Published Date: 2012-09-16 00:03:00
Subject: PRO/AH/EDR Avian influenza (49) : Mexico (JA): high path H7N3, poultry
Archive Number: 20120916.1295933
AVIAN INFLUENZA (49): MEXICO (JA) HIGH PATH H7N3, POULTRY
A ProMED-mail post
ProMED-mail is a program of the
International Society for Infectious Diseases
Date: 13 Sep 2012
Source: The Poultry Site [edited]
Mexican Bird Flu Outbreak Cost Industry 8615 Million Pesos
Mexico – Latest analysis from the Mexican Poultry Association (UNA) says that damage to the poultry industry from the recent bird flu outbreak has cost over 8615 million pesos – around US$860 million. Over 22.3 million birds have been officially slaughtered and 7,688 jobs lost.
President of UNA, Crivelli Jaime Espinoza said that the cost to the industry came from decreased egg production, a fall in income and subsequently a loss in jobs. The study was conducted on behalf of UNA by the Associate Economics Group and is entitled: Ecomonic and Production Impacts of Avian Influenza in Los Altos in Jalisco. The outbreak not only affected the poultry industry, but also the whole country, as egg prices rocketed.
Mr Espinoza said the industry must now work together with the authorities, as was done during the outbreak, to compensate as soon as possible those who have suffered. The Mexican poultry industry is working hard to keep egg production up to guarantee supply, and beginning to repopulate flocks. Mr Espinoza has said that the government’s support is crucial in helping the Mexican poultry industry recover to previous production levels.
Date: 12 Sep 2012
Source: Hispanically Speaking News [edited]
Mexico Continues to Kill Birds Hoping to Curtail Spread of Flu
Mexico’s poultry farmers slaughtered 22.3 million birds between June and August to contain an outbreak of avian flu, and they immunized 140 million other birds [poultry], the National Food Health, Safety and Quality Service, or Senasica, said.
The final tally of birds destroyed to prevent the spread of the AH7N3 avian influenza virus has been completed, the Senasica said. The avian flu outbreak started in June  at poultry farms in the Los Altos region of the western state of Jalisco. No new avian flu cases have been reported in the past 3 weeks and affected farms are being restocked with “flocks of between 4.5-5 million birds each month,” Senasica director Enrique Sanchez said.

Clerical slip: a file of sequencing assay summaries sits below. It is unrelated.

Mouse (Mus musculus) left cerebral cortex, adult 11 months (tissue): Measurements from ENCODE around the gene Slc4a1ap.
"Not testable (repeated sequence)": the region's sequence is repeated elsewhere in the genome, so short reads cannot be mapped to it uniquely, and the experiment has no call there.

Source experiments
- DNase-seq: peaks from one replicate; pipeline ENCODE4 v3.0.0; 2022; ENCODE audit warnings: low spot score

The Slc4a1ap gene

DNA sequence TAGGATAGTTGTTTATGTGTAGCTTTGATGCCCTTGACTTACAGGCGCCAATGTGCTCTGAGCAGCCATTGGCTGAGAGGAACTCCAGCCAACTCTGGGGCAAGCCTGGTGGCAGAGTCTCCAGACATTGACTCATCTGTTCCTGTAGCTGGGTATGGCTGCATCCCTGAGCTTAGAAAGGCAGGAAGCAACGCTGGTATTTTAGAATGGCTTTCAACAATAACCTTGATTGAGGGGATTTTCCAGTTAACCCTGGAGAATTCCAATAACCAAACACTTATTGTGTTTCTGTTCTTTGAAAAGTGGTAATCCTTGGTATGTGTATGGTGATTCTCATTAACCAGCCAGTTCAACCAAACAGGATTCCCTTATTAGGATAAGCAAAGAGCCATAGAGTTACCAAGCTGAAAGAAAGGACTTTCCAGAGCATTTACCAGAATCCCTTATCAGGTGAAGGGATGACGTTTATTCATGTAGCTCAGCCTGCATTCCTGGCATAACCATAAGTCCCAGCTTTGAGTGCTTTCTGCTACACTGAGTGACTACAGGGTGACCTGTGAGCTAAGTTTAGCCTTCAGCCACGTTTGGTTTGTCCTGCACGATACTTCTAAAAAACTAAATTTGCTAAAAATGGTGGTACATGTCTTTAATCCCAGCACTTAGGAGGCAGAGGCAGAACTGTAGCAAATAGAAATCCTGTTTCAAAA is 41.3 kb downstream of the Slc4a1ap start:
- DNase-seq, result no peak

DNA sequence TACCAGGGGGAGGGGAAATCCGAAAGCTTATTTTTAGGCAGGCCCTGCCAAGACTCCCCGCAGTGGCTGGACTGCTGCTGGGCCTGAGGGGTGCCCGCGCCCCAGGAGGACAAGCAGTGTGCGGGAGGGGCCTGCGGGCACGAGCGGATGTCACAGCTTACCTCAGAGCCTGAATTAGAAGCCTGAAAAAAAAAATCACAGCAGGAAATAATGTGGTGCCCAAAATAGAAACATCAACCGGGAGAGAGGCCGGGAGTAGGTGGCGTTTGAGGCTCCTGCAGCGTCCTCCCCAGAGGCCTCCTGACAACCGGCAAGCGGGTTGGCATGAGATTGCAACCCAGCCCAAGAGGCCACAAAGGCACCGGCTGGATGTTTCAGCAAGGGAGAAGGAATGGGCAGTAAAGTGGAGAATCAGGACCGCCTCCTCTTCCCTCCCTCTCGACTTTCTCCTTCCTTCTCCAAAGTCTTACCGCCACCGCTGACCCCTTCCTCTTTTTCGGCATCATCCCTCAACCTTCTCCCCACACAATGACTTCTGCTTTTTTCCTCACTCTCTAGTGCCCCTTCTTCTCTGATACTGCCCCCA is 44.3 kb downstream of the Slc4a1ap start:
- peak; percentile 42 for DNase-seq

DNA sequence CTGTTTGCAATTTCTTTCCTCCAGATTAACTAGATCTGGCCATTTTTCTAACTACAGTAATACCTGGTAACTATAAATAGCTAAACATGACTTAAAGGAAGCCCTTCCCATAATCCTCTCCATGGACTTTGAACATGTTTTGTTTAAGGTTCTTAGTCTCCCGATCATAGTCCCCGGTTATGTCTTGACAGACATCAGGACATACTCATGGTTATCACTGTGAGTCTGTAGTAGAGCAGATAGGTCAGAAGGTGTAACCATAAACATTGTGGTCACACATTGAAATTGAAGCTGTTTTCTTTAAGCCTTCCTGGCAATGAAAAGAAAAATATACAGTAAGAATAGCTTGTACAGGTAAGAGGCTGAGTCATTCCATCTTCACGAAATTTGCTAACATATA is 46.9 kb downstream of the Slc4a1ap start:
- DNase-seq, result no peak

The restocking of farms is expected to boost egg production to an average of 2700 tons daily, with output rising gradually as new hens are added, Sanchez said. Bird populations should be back to the pre-emergency level by November , the Senasica director said.
A total of 22.3 million birds were destroyed between 19 June and 31 Aug 2012 of which 10.9 million were certified for slaughter by Senasica, while the rest were killed before health officials were notified of the flu outbreak, Sanchez said. “Some others were eliminated in a preventive manner by poultry farmers near where the outbreak started to prevent infections on their farms’, the Senasica director said. The largest losses of birds occurred at farms in the city of Tepatitlan, with 13.6 million, and in San Juan de los Lagos, where 8.3 million birds were lost,” Sanchez said.
The measures taken to control the spread of AH7N3 helped prevent larger losses and irreparable damage to Mexico’s poultry industry, the Senasica director said. Health officials are now working to restock the poultry farms affected by the outbreak, as well as to restore supplies of poultry products on the market. A total of 12 343 health certificates have been issued so far to help speed the flow of poultry products to consumers.
The government also authorized the importation of 2000 tons of eggs from the USA and is working to import eggs from Costa Rica, Chile and Colombia. The avian influenza epidemic produced total losses of some $350 million, officials said recently.
The AH7N3 avian influenza virus does not pose a danger to people consuming [poultry] meat or eggs. Mexico, according to National Poultry Producers Association figures, produces nearly 2.5 million tons of eggs and 1.2 million tons of meat annually.
Note: More details on this outbreak and the response to it are available in the August issue of EMPRES Watch (see: http://www.fao.org/docrep/016/an395e/an395e.pdf).
[Avian influenza in Mexico is clearly taking quite a toll on the economy, the poultry population, the egg production, jobs and of course, poultry themselves.
This outbreak has been continuing for several months now. A vaccine program was instituted several months ago. The impact of vaccination and culling of infected birds must be making an impact on the disease.
These articles indicate there is evidence of restocking so they must be just doing minor clean up now. Hopefully we can look for an end to this outbreak very soon.
Mexico maybe found on the interactive healthmap at: http://healthmap.org/r/3q3F - Mod.TG]
Avian influenza (48): Mexico (JA) high path H7N3, poultry, vac. 20120730.1220354
Avian influenza (44): Mexico (JA) high path H7N3, poultry 20120712.1198514
Avian influenza (41): Mexico (JA) high path H7N3, poultry 20120701.1186591
Avian influenza (40): Mexico (JA) high path H7N3, poultry 20120630.1186085]
Article source: http://healthmap.org/ln.php?1295933&promed&0